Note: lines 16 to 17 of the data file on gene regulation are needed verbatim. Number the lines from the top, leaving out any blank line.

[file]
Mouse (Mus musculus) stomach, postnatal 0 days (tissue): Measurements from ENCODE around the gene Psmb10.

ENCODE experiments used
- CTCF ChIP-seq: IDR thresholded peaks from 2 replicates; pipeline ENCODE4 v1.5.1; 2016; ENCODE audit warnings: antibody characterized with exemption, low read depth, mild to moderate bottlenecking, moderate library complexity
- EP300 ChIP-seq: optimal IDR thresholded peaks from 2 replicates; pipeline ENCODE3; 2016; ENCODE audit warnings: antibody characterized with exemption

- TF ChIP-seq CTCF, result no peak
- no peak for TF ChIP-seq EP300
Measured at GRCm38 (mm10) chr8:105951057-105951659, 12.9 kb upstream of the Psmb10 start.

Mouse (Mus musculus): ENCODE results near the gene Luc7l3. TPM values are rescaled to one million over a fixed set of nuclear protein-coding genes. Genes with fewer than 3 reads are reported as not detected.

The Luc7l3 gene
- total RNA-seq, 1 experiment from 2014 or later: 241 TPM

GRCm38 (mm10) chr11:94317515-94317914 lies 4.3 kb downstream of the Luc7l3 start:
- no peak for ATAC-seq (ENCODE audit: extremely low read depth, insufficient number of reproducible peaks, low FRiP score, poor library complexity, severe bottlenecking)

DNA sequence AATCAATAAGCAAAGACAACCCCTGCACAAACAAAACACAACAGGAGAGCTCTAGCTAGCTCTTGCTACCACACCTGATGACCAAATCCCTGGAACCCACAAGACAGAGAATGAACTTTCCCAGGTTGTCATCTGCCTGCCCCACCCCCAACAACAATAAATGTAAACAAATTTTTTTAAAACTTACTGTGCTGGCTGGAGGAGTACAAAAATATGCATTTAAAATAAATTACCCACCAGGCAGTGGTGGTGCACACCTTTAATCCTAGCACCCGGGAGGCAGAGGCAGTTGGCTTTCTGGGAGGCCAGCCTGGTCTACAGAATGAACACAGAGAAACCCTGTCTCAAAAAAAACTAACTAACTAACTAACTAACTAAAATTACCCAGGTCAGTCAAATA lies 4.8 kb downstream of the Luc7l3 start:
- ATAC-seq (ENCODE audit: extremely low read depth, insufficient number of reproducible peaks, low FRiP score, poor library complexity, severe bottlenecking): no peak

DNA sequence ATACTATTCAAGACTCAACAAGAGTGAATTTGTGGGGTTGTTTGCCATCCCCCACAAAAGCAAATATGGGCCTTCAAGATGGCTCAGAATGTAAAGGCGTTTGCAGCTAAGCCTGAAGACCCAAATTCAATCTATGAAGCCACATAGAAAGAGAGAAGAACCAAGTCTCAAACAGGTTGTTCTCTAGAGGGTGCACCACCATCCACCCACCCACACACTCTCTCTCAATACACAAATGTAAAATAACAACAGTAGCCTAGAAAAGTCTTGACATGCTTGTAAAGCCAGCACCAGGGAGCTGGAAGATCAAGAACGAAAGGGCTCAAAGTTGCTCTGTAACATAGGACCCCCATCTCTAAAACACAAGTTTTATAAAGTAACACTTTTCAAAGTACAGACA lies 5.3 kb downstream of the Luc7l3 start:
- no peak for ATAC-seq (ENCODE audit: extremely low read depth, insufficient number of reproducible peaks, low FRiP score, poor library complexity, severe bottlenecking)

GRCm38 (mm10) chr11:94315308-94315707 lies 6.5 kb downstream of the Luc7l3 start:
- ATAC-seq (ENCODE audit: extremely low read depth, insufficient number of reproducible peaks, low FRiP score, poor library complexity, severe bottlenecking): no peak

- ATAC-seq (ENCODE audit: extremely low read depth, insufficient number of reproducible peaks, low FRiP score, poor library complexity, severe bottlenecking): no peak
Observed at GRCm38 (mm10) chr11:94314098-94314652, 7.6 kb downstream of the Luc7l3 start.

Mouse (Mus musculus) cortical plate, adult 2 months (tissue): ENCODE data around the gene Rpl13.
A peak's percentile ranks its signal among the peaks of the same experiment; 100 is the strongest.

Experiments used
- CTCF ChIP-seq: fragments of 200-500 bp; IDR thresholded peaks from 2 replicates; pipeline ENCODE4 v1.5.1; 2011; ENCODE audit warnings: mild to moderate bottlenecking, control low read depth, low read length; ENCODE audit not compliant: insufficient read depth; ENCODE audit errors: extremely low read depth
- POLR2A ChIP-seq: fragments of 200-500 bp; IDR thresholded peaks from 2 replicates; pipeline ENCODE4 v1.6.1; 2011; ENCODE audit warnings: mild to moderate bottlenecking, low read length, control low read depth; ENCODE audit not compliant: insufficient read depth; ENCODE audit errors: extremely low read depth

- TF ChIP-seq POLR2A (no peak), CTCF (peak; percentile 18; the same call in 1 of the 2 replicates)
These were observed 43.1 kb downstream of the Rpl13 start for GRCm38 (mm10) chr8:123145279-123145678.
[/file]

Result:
- no peak for ATAC-seq (ENCODE audit: extremely low read depth, insufficient number of reproducible peaks, low FRiP score, poor library complexity, severe bottlenecking)

GRCm38 (mm10) chr11:94315308-94315707 lies 6.5 kb downstream of the Luc7l3 start: